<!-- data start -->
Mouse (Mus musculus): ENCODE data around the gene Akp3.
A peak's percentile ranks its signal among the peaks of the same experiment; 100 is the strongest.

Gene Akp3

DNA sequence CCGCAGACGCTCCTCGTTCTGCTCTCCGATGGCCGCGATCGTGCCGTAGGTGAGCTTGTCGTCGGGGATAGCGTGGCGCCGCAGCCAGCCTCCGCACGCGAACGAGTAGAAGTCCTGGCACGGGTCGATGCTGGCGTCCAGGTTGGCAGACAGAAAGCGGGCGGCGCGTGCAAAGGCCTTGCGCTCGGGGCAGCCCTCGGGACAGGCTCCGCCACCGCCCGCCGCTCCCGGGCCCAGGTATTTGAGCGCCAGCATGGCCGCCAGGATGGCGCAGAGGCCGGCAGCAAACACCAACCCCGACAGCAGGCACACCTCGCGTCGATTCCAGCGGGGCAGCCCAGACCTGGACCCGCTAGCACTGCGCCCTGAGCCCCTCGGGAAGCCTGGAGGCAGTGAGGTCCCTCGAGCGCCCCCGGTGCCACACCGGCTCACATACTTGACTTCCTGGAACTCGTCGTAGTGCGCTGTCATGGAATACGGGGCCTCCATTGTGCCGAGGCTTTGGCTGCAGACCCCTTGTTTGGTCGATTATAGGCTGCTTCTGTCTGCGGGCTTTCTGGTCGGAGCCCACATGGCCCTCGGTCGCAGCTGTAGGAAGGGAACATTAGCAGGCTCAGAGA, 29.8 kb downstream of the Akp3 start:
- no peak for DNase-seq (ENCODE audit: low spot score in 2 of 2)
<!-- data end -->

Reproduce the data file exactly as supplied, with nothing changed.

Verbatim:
Mouse (Mus musculus): ENCODE data around the gene Akp3.
A peak's percentile ranks its signal among the peaks of the same experiment; 100 is the strongest.

Gene Akp3

DNA sequence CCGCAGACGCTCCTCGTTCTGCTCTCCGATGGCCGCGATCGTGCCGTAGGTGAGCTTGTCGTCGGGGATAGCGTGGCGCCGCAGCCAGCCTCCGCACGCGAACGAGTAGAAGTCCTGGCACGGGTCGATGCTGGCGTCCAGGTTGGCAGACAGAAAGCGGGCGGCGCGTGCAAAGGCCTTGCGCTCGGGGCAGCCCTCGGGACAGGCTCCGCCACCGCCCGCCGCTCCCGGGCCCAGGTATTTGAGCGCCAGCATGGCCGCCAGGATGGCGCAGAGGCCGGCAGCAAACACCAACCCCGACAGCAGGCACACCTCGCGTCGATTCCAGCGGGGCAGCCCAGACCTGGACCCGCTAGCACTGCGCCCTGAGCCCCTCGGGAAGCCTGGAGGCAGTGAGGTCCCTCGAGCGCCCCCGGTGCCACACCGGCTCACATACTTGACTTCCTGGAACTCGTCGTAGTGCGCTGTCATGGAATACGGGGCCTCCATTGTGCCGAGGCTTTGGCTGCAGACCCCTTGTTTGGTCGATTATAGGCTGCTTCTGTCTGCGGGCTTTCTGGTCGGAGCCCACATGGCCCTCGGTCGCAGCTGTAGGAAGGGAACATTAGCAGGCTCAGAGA, 29.8 kb downstream of the Akp3 start:
- no peak for DNase-seq (ENCODE audit: low spot score in 2 of 2)